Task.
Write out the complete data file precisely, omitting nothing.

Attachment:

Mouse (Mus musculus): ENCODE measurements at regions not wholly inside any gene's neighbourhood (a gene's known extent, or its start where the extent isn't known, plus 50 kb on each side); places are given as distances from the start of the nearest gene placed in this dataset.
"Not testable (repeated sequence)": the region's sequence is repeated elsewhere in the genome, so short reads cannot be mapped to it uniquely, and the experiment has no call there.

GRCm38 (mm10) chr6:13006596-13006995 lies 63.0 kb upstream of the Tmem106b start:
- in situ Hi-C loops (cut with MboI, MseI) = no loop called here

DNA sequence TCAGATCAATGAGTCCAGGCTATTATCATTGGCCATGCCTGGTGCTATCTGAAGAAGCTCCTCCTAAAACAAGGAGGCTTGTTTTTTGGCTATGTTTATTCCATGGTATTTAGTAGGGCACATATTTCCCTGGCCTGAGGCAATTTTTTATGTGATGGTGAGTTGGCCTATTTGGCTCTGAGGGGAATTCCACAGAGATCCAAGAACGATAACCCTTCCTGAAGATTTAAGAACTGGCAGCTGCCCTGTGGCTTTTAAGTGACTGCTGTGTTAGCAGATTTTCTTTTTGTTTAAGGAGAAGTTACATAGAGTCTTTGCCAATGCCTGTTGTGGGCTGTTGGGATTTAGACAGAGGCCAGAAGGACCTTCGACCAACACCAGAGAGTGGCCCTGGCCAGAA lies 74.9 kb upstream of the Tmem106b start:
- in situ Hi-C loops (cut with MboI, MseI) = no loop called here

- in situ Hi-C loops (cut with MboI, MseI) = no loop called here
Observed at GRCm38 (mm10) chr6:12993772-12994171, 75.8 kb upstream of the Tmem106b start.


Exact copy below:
Mouse (Mus musculus): ENCODE measurements at regions not wholly inside any gene's neighbourhood (a gene's known extent, or its start where the extent isn't known, plus 50 kb on each side); places are given as distances from the start of the nearest gene placed in this dataset.
"Not testable (repeated sequence)": the region's sequence is repeated elsewhere in the genome, so short reads cannot be mapped to it uniquely, and the experiment has no call there.

GRCm38 (mm10) chr6:13006596-13006995 lies 63.0 kb upstream of the Tmem106b start:
- in situ Hi-C loops (cut with MboI, MseI) = no loop called here

DNA sequence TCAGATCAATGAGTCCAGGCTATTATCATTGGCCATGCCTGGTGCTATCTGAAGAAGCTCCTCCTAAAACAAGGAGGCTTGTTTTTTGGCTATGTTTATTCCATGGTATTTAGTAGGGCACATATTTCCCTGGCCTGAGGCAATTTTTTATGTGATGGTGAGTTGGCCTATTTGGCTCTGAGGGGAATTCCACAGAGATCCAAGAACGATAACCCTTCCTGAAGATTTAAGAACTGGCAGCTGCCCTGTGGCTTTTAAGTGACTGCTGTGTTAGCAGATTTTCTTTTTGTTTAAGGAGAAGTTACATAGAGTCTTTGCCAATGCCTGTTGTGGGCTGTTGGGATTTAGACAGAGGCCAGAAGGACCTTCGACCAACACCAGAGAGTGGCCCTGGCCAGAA lies 74.9 kb upstream of the Tmem106b start:
- in situ Hi-C loops (cut with MboI, MseI) = no loop called here

- in situ Hi-C loops (cut with MboI, MseI) = no loop called here
Observed at GRCm38 (mm10) chr6:12993772-12994171, 75.8 kb upstream of the Tmem106b start.